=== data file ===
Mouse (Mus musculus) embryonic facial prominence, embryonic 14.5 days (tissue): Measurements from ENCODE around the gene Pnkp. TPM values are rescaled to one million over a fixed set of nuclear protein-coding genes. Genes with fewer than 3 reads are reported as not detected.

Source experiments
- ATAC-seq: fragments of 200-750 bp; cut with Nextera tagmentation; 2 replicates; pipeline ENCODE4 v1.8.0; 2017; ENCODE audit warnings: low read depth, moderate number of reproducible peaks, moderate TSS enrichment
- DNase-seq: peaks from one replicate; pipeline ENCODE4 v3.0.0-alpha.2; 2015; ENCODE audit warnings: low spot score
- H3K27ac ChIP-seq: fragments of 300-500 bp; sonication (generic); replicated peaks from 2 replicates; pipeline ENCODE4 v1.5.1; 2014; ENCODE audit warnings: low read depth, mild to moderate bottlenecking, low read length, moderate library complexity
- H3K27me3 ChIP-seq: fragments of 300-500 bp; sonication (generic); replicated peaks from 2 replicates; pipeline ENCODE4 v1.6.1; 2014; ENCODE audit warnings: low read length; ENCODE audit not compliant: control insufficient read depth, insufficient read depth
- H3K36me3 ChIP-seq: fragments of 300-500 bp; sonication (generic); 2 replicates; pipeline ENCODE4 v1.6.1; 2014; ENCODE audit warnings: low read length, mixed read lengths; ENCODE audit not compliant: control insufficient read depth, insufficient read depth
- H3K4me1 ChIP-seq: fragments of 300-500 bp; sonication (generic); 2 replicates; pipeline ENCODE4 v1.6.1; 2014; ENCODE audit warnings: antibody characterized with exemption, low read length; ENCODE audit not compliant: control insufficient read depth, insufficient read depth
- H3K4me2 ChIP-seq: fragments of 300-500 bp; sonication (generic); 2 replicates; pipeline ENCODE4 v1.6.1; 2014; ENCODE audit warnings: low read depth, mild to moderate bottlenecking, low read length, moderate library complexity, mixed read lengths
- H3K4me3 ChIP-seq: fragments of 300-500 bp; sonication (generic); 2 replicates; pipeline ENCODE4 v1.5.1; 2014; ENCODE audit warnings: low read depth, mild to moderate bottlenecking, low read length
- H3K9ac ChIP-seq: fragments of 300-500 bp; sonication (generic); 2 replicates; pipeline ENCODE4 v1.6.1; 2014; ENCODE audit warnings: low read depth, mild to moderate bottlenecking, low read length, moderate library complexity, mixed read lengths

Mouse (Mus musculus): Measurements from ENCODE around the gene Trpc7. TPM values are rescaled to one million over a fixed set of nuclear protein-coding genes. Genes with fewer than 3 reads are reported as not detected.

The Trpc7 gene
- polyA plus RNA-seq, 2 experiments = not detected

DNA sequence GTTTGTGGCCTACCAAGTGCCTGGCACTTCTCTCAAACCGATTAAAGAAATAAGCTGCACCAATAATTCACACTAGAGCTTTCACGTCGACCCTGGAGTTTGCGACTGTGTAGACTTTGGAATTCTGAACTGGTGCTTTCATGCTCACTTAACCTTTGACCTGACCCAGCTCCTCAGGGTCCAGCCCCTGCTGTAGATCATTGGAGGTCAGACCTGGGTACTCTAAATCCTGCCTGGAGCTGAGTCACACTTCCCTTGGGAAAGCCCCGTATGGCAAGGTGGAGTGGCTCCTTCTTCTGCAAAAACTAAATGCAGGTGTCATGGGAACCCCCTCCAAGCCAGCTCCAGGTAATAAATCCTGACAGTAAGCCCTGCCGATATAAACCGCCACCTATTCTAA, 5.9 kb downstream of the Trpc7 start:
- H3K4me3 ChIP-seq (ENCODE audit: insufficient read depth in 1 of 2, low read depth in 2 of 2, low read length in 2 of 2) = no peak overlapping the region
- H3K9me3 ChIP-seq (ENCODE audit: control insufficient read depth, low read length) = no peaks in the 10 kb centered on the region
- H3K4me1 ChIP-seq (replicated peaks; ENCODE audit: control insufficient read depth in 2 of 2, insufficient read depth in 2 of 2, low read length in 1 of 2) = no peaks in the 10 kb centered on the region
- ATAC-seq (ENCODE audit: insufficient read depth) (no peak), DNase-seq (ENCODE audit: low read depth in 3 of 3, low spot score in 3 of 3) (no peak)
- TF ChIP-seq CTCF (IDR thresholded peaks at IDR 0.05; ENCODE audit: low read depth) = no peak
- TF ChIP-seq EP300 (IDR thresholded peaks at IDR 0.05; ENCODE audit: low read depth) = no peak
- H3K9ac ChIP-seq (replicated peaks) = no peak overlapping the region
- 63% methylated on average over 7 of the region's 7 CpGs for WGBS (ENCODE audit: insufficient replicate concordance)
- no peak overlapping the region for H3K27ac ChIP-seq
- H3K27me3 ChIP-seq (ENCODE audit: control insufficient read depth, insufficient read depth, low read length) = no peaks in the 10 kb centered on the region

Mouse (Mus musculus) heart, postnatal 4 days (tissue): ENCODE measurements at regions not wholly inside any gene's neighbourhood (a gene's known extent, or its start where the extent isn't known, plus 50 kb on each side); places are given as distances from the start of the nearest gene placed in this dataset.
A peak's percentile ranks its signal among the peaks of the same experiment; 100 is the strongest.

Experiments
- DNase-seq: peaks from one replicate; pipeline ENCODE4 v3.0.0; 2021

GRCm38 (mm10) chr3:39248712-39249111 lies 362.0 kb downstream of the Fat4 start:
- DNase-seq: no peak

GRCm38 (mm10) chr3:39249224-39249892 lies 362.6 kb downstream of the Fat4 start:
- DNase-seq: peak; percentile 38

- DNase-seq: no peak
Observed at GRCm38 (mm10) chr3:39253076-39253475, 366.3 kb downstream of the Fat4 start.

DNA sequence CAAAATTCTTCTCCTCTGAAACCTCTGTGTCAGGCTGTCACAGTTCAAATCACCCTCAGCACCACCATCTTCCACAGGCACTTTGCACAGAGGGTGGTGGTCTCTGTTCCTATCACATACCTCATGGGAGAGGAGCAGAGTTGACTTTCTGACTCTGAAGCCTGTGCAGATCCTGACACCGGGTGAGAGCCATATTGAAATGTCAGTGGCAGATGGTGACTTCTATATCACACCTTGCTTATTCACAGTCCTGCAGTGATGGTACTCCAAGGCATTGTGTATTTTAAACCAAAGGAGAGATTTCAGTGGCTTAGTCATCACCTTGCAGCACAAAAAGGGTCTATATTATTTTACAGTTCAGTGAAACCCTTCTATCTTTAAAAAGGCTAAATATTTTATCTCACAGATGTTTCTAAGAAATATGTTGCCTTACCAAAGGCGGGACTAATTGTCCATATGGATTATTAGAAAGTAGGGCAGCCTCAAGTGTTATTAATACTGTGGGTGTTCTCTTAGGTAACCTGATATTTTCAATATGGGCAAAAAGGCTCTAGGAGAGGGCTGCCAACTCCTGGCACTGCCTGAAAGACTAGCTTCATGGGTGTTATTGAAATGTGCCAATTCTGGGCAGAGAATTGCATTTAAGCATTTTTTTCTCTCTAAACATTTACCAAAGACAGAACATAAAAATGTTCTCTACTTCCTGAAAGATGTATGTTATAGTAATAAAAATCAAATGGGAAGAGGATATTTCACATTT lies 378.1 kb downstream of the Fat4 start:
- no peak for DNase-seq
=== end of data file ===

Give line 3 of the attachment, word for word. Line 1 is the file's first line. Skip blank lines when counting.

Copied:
- ATAC-seq: fragments of 200-750 bp; cut with Nextera tagmentation; 2 replicates; pipeline ENCODE4 v1.8.0; 2017; ENCODE audit warnings: low read depth, moderate number of reproducible peaks, moderate TSS enrichment